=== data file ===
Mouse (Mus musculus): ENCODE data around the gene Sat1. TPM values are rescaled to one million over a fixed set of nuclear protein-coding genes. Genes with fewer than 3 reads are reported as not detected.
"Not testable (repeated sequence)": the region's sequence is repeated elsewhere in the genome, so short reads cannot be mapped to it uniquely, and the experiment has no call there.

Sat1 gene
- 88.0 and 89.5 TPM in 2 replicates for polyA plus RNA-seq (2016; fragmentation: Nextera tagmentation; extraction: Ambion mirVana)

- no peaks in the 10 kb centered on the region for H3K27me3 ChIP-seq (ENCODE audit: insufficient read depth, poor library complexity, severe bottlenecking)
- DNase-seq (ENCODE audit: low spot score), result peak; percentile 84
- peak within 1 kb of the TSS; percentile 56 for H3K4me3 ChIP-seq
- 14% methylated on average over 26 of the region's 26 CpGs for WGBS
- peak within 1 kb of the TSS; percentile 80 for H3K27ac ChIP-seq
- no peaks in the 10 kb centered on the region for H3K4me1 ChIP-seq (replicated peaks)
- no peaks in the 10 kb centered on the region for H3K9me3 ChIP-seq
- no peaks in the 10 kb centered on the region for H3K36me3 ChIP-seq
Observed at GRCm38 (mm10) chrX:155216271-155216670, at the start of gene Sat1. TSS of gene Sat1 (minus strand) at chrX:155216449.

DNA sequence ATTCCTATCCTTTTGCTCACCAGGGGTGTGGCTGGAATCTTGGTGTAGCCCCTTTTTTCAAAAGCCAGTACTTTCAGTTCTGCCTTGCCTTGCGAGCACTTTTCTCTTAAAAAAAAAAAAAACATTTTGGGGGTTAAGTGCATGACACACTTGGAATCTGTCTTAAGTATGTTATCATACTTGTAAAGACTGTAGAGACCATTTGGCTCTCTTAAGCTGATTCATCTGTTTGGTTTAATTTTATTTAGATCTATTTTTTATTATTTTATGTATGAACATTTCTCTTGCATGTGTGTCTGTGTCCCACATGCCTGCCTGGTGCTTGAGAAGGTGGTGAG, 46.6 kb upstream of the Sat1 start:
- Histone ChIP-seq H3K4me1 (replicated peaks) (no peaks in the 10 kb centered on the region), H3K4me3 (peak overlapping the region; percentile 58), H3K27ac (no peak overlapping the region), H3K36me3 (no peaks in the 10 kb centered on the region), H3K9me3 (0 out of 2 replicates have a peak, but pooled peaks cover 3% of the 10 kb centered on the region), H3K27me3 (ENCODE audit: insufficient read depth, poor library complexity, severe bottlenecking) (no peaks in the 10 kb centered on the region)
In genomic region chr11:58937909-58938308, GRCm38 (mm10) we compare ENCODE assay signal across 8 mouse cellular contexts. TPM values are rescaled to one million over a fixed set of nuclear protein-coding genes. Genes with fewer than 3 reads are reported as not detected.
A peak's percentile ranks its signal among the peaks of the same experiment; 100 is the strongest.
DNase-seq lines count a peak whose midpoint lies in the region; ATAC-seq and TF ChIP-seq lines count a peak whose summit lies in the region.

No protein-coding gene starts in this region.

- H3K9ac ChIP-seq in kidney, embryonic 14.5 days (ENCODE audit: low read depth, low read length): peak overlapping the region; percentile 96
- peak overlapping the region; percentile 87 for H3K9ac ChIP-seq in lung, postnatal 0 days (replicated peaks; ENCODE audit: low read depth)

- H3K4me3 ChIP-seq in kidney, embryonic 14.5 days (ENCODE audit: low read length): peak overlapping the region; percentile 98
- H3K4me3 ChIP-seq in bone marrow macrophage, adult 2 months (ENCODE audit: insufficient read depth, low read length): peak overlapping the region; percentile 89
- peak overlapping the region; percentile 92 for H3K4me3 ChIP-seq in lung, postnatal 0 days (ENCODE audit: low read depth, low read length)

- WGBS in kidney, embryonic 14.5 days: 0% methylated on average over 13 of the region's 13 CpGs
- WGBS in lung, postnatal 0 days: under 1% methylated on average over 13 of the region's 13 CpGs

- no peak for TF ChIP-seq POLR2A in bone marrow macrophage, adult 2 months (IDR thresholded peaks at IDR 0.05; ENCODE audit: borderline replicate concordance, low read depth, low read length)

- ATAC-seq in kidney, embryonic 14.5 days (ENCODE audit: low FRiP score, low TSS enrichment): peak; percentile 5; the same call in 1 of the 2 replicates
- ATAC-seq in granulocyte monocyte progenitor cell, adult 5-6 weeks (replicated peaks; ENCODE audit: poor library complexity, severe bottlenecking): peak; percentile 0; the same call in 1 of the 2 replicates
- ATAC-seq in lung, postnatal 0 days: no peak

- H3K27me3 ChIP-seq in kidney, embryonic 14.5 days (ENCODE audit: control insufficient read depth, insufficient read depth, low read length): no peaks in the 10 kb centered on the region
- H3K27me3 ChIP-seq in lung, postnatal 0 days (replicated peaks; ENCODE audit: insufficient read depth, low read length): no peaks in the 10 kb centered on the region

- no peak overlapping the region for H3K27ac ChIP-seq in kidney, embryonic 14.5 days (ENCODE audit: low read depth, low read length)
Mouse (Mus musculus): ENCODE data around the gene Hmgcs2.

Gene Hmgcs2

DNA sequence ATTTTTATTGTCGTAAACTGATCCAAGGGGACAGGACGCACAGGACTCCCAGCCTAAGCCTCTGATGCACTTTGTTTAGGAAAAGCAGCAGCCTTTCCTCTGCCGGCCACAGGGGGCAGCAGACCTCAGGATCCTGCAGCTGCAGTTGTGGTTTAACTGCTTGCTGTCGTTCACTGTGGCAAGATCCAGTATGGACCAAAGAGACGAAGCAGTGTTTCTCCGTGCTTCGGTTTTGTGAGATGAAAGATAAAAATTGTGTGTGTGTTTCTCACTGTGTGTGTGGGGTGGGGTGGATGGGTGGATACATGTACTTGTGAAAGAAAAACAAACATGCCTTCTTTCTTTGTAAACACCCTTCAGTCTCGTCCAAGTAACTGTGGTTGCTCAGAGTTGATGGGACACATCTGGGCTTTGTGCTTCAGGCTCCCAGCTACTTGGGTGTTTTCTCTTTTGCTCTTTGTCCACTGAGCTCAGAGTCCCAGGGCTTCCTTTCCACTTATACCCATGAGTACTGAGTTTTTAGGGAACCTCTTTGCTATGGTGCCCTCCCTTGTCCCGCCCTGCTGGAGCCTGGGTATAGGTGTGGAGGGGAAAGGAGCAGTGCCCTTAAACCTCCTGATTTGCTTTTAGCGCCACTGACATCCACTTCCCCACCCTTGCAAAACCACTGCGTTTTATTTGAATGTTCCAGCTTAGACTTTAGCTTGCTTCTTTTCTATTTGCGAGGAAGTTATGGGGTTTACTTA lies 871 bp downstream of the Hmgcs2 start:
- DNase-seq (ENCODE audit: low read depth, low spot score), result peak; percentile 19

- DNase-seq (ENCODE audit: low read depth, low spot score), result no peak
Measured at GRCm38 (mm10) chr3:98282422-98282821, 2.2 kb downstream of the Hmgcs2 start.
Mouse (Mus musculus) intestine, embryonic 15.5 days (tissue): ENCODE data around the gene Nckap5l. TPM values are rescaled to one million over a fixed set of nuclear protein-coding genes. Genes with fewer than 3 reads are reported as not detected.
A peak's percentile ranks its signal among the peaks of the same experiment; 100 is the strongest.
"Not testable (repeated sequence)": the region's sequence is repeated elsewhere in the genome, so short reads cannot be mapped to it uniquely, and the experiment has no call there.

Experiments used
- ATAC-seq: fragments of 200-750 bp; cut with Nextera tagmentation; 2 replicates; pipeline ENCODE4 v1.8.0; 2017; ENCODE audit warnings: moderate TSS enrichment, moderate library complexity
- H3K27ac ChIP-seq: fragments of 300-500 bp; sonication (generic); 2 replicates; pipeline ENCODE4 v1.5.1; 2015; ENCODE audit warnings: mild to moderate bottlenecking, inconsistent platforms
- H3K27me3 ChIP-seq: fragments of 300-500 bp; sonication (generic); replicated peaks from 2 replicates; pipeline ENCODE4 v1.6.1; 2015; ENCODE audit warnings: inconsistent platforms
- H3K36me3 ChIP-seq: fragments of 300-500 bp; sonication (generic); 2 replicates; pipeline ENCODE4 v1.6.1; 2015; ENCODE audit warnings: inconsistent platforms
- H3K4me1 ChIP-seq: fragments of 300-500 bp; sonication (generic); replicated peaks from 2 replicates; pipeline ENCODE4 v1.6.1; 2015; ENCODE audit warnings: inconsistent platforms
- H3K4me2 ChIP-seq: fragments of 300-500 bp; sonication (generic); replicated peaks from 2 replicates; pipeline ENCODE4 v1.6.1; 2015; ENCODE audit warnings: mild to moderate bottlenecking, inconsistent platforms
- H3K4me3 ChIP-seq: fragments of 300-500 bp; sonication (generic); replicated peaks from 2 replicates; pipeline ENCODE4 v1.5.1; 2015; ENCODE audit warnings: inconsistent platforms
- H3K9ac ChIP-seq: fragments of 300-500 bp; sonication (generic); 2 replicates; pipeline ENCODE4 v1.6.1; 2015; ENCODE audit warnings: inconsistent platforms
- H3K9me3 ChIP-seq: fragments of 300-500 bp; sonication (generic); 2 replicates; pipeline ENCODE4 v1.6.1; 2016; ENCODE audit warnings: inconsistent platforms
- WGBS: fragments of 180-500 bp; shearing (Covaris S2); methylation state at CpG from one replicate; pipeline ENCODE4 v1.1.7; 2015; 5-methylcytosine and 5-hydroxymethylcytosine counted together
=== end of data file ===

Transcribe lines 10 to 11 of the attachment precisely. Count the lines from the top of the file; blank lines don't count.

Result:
- no peaks in the 10 kb centered on the region for H3K4me1 ChIP-seq (replicated peaks)
- no peaks in the 10 kb centered on the region for H3K9me3 ChIP-seq